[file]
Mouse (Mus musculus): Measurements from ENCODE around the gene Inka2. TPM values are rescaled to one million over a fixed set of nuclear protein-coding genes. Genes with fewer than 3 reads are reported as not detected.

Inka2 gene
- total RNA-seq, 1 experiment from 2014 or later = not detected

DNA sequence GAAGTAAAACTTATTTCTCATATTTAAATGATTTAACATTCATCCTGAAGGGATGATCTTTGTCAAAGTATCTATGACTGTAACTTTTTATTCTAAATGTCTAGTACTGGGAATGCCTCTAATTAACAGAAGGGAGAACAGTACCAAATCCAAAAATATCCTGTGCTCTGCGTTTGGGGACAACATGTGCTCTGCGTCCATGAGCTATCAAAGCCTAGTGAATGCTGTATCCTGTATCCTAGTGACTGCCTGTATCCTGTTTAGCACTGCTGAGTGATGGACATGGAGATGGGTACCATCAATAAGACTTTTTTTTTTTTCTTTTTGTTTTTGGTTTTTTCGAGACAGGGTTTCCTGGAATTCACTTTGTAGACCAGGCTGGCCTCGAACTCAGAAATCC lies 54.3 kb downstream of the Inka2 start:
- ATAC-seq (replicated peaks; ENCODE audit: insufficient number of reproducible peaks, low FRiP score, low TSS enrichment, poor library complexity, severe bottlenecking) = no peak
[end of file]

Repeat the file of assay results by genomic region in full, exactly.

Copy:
Mouse (Mus musculus): Measurements from ENCODE around the gene Inka2. TPM values are rescaled to one million over a fixed set of nuclear protein-coding genes. Genes with fewer than 3 reads are reported as not detected.

Inka2 gene
- total RNA-seq, 1 experiment from 2014 or later = not detected

DNA sequence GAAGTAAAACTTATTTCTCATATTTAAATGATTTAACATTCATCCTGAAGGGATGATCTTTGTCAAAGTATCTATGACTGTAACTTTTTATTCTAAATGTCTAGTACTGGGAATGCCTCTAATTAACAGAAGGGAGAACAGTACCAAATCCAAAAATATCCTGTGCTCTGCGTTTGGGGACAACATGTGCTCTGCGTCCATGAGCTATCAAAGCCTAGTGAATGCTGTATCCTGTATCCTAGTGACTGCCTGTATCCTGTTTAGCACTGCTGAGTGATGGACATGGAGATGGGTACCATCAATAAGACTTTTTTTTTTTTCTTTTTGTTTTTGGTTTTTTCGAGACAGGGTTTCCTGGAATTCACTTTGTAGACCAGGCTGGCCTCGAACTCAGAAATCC lies 54.3 kb downstream of the Inka2 start:
- ATAC-seq (replicated peaks; ENCODE audit: insufficient number of reproducible peaks, low FRiP score, low TSS enrichment, poor library complexity, severe bottlenecking) = no peak